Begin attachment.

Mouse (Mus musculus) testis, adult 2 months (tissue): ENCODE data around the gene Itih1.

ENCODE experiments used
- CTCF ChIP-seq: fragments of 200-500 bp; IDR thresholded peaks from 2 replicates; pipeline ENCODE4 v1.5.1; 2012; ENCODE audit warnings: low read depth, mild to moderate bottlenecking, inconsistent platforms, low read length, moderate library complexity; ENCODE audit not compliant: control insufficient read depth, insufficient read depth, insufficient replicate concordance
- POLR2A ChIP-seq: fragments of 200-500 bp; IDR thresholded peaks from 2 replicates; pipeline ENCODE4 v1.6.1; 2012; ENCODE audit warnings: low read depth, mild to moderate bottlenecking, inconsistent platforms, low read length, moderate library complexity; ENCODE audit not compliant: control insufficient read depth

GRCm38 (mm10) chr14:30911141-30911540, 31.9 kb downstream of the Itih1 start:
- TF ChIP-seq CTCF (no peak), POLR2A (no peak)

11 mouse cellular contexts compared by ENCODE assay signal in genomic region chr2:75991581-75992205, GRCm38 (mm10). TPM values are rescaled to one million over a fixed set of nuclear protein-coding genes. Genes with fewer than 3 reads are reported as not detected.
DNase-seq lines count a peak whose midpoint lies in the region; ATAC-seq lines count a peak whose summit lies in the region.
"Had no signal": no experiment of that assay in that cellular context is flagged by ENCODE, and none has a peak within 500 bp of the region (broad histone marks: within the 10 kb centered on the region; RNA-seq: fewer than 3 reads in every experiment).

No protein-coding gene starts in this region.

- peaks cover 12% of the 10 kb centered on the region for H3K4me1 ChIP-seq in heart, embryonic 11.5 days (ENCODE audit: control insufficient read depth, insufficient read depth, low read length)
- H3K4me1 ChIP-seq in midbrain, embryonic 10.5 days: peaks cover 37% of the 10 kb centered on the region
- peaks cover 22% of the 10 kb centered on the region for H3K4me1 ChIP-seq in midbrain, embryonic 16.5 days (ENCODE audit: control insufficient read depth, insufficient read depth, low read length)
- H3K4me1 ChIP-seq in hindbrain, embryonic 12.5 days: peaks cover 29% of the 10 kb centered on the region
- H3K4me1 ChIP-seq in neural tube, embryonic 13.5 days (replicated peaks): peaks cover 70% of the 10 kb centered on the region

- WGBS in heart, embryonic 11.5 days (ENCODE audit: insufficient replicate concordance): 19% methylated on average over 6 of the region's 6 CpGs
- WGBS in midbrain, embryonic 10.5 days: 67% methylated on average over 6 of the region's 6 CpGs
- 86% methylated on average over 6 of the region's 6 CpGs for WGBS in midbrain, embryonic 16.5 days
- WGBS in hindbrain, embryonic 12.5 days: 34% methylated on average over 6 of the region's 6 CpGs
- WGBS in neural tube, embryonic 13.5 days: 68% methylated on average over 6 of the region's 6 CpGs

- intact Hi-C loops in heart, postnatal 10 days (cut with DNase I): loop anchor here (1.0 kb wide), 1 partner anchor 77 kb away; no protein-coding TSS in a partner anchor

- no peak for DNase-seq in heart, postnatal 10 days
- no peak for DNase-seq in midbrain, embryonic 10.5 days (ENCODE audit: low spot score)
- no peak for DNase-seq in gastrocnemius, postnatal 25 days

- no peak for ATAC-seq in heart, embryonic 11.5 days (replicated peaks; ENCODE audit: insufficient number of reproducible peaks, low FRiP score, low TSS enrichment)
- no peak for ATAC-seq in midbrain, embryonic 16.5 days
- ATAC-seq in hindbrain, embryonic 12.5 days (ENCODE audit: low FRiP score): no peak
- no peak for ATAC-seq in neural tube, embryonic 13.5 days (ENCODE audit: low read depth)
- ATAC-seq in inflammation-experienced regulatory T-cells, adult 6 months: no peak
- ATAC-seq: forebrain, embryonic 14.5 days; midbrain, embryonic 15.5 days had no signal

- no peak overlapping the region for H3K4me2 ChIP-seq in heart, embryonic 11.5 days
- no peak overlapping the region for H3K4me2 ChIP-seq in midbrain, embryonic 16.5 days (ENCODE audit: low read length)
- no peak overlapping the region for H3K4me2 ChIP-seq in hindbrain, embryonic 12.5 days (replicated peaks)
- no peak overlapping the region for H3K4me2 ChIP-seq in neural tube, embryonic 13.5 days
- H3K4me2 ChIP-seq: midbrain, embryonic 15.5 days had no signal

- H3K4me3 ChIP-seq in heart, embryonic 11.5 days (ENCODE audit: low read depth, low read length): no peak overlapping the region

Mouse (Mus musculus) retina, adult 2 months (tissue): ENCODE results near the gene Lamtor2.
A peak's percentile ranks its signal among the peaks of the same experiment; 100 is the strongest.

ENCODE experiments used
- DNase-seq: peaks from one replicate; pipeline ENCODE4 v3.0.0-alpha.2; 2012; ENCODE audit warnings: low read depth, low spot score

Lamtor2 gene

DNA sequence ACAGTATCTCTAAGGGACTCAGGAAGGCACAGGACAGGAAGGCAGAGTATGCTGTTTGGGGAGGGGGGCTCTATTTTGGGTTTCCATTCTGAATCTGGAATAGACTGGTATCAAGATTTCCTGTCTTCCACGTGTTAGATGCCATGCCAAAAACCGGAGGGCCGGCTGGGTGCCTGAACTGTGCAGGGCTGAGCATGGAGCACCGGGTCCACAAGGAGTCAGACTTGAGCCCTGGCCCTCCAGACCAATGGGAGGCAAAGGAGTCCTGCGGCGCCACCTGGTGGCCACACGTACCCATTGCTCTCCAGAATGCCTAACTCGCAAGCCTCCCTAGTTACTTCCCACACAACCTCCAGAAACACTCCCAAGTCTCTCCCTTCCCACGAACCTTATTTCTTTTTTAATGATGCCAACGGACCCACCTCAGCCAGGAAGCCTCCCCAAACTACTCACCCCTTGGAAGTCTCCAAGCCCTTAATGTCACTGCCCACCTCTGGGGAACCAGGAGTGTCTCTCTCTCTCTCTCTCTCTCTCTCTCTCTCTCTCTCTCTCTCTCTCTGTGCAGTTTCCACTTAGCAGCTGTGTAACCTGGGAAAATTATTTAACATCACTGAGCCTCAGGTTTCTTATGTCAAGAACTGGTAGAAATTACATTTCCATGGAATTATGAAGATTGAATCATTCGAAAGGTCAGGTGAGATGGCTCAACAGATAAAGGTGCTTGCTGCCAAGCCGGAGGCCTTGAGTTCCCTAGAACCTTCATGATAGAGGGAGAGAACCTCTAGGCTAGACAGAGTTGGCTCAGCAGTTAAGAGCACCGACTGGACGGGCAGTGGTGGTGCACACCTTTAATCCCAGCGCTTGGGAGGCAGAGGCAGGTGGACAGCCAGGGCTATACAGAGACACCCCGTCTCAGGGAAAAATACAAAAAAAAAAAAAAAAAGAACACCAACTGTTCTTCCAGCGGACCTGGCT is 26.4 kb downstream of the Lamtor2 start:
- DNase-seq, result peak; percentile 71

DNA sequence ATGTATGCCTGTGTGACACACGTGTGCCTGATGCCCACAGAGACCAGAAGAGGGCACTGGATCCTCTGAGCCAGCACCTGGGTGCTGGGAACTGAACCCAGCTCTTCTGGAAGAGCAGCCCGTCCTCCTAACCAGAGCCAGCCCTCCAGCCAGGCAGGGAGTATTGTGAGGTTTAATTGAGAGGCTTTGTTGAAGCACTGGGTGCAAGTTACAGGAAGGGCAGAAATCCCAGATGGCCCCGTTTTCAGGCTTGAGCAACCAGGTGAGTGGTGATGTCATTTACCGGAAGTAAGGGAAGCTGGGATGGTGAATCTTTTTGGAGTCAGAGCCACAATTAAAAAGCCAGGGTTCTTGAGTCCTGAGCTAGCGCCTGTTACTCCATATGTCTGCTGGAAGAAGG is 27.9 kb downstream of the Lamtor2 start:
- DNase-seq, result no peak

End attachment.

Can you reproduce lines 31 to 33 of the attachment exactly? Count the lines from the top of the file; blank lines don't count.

- no peak overlapping the region for H3K4me2 ChIP-seq in heart, embryonic 11.5 days
- no peak overlapping the region for H3K4me2 ChIP-seq in midbrain, embryonic 16.5 days (ENCODE audit: low read length)
- no peak overlapping the region for H3K4me2 ChIP-seq in hindbrain, embryonic 12.5 days (replicated peaks)